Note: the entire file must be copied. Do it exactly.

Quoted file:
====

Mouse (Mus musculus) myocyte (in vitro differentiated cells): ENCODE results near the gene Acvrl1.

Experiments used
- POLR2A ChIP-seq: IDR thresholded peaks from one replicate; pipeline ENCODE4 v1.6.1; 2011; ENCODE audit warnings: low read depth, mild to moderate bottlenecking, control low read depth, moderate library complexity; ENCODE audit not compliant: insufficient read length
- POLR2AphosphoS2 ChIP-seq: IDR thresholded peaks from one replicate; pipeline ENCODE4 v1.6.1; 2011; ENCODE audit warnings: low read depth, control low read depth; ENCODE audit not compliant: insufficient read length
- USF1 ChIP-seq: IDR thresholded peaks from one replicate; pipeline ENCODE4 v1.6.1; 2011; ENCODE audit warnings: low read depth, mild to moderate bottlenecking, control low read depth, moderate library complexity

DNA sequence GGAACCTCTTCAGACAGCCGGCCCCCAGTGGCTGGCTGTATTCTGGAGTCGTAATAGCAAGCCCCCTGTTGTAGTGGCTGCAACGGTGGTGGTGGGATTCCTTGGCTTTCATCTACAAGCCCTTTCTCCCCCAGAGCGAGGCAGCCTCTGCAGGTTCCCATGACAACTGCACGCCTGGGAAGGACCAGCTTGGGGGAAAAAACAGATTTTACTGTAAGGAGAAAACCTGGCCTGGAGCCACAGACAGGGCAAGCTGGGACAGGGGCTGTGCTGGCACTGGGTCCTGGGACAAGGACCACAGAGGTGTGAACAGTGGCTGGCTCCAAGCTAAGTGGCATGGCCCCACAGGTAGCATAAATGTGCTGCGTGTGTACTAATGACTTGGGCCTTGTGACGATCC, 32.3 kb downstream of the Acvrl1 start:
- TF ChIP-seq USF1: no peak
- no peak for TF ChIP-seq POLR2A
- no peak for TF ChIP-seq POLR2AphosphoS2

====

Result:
Mouse (Mus musculus) myocyte (in vitro differentiated cells): ENCODE results near the gene Acvrl1.

Experiments used
- POLR2A ChIP-seq: IDR thresholded peaks from one replicate; pipeline ENCODE4 v1.6.1; 2011; ENCODE audit warnings: low read depth, mild to moderate bottlenecking, control low read depth, moderate library complexity; ENCODE audit not compliant: insufficient read length
- POLR2AphosphoS2 ChIP-seq: IDR thresholded peaks from one replicate; pipeline ENCODE4 v1.6.1; 2011; ENCODE audit warnings: low read depth, control low read depth; ENCODE audit not compliant: insufficient read length
- USF1 ChIP-seq: IDR thresholded peaks from one replicate; pipeline ENCODE4 v1.6.1; 2011; ENCODE audit warnings: low read depth, mild to moderate bottlenecking, control low read depth, moderate library complexity

DNA sequence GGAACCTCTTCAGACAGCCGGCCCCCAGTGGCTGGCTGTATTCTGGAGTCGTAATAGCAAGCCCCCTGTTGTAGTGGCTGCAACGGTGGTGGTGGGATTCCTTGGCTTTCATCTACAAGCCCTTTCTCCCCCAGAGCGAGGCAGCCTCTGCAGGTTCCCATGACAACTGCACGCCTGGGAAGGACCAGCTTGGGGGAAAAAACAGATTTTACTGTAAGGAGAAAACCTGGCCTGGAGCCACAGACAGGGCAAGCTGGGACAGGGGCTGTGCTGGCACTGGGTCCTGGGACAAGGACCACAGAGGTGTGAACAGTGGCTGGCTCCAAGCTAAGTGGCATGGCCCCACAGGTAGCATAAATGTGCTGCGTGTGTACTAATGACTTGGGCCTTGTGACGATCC, 32.3 kb downstream of the Acvrl1 start:
- TF ChIP-seq USF1: no peak
- no peak for TF ChIP-seq POLR2A
- no peak for TF ChIP-seq POLR2AphosphoS2